Definition for Bridegroom
Bridegroom (i.e., Jesus):
According to St. Augustine,
Every Celebration [of the Eucharist] is a celebration of Marriage; the Church’s nuptials are celebrated. The King’s Son is about to marry a wife, and the King’s Son [is] himself a King; and the guests frequenting the marriage are themselves the Bride.… For all the Church is Christ’s Bride, of which the beginning and first-fruits is the Flesh of Christ, because there was the Bride joined to the Bridegroom in the flesh [emphasis — SML]. (Augustine, Homilies on 1 John 2:12–17).
In other words, in the Eucharistic “marriage celebration” (Latin nuptiarum celebratio), Jesus the Bridegroom is united to the Church, not just in spirit, but in body as well. For while Jesus, as the divine Son of God, is spiritually present everywhere, in the Eucharist he is present bodily: it is the wedding banquet at which the Bridegroom Messiah is united to his bride in both body and spirit.
From Dr. Brant Pitre’s writings, we begin to see the more profound significance of the miracle performed by Jesus at Cana. The wedding at Cana signifies the completion of Jesus’ mission on earth and the effects of said completion — the fulfillment of the New and Everlasting Covenant of Salt between God and man.
The Mass is a re–presentation of the Marriage that took place on the Tree of Life (the wooden Cross) at Calvary — the Marriage through which we become one-flesh with Jesus on the Cross. Please note: it is not a recrucifixion of Jesus. It is our being made present at the one and only Crucifixion. To understand this more clearly, it might help to re-read the section titled “The Glory, Face, and Back Side of God” above.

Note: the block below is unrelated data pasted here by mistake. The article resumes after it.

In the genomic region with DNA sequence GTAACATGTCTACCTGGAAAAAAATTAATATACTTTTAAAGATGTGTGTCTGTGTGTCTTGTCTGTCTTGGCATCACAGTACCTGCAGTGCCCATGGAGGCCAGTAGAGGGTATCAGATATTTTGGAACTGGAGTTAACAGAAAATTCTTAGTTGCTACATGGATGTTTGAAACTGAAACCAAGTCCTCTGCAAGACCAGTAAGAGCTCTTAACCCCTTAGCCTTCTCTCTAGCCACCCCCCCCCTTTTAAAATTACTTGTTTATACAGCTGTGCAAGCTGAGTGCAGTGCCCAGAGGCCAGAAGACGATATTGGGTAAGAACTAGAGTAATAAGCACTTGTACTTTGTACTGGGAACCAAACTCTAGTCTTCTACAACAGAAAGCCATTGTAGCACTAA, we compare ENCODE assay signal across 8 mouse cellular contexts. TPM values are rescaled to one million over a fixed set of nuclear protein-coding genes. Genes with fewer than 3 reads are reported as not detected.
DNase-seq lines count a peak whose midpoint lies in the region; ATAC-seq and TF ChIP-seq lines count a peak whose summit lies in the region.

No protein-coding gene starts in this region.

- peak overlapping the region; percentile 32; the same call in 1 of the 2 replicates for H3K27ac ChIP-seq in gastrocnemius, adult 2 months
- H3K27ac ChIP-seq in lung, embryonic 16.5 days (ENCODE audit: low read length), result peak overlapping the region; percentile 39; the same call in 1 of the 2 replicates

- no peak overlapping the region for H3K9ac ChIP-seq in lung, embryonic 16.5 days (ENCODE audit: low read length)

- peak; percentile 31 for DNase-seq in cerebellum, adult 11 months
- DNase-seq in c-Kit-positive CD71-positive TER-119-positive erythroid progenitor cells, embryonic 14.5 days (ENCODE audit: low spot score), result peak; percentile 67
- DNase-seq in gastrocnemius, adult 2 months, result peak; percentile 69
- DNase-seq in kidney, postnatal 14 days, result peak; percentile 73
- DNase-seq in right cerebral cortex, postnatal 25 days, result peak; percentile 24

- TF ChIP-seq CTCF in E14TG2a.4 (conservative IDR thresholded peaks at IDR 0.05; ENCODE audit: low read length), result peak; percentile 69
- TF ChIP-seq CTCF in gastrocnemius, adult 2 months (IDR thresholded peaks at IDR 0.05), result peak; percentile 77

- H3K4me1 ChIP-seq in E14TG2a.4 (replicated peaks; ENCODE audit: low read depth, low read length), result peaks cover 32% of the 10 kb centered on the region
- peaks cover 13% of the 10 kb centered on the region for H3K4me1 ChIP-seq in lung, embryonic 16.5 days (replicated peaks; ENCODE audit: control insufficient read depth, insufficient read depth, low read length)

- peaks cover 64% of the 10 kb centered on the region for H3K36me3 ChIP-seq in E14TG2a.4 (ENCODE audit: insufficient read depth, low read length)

This one flesh Marriage is symbolized by Jesus’ being nailed to the Cross, i.e., becoming one salt of DNA — one flesh with man. This symbolism is the same as in the parable of the vine and the branches (John 15:1-17). In this parable, the DNA of the vine is also the same DNA that forms the branches. This Marriage on the Cross can also be seen in passages referring to both Elijah and Elisha.
Both prophets resurrected dead children by laying their bodies entirely upon the dead bodies of the children. Elisha’s encounter is described thus: “putting his mouth upon his mouth, his eyes upon his eyes, and his hands upon his hands; and as he stretched himself upon him, the flesh of the child became warm” (2 Kings 4:27-35). Elijah’s encounter is described this way: “Then he stretched himself upon the child three times [signifying our dying with Christ on the Cross, only to resurrect with Jesus on the third day — SML], and cried to the Lord, ‘O Lord my God, let this child’s soul come into him again.’ And the Lord hearkened to the voice of Eli′jah; and the soul of the child came into him again, and he revived” (1 Kgs 17:21-22). In both cases, they laid their bodies in the same basic configuration that Jesus held when nailed upon the Cross. Again, this is the Covenant of Salt fulfilled.